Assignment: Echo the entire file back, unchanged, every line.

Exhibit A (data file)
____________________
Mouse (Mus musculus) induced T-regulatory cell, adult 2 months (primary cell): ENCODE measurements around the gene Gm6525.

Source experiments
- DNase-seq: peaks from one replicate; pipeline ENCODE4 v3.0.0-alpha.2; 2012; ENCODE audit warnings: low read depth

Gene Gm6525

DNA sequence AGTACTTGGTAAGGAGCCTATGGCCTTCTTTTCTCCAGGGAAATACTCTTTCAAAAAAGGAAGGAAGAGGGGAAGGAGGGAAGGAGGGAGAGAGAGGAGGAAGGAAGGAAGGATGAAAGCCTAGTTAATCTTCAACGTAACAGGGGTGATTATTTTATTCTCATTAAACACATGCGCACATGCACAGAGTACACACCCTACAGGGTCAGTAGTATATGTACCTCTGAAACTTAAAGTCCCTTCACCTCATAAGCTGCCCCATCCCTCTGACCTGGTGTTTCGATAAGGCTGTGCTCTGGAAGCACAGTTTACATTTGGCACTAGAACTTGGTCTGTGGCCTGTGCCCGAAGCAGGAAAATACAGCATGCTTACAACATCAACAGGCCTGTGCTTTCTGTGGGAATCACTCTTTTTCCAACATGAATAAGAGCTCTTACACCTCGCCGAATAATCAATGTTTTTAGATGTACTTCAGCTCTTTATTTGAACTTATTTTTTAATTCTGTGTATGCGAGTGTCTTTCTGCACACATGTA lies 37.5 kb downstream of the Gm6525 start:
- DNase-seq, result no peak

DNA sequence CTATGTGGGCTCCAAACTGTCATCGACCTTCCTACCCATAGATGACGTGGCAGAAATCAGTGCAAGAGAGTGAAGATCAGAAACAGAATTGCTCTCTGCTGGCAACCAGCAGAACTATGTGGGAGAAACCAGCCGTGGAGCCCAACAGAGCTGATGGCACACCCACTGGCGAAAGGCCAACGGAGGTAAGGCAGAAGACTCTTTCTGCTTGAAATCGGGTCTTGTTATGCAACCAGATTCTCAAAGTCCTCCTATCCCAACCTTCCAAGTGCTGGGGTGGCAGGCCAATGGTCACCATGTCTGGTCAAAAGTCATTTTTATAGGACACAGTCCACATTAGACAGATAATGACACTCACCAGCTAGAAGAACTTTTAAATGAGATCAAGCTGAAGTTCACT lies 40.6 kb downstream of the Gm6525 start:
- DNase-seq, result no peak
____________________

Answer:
Mouse (Mus musculus) induced T-regulatory cell, adult 2 months (primary cell): ENCODE measurements around the gene Gm6525.

Source experiments
- DNase-seq: peaks from one replicate; pipeline ENCODE4 v3.0.0-alpha.2; 2012; ENCODE audit warnings: low read depth

Gene Gm6525

DNA sequence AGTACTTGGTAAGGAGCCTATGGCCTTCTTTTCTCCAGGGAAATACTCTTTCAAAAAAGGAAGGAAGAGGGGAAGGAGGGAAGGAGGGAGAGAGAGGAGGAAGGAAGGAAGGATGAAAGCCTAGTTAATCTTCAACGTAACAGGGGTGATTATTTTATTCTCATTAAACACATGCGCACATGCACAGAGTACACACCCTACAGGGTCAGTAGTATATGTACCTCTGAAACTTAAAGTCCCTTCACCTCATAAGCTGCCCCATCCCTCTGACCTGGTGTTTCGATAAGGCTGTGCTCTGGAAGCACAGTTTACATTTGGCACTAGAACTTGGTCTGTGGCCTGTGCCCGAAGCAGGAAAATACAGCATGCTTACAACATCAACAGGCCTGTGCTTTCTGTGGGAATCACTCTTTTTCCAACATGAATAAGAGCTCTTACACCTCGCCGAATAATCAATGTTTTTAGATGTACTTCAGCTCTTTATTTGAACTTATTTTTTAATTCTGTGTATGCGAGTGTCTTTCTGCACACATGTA lies 37.5 kb downstream of the Gm6525 start:
- DNase-seq, result no peak

DNA sequence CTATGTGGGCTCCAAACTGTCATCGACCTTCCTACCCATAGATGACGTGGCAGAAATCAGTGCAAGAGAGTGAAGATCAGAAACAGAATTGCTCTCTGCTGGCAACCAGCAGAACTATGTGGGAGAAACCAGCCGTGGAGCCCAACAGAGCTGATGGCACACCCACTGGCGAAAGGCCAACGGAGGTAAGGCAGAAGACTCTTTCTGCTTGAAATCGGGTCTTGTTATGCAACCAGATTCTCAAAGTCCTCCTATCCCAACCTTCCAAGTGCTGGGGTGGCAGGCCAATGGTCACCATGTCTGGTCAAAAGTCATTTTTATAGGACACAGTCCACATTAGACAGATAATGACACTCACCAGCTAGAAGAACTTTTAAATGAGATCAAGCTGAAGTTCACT lies 40.6 kb downstream of the Gm6525 start:
- DNase-seq, result no peak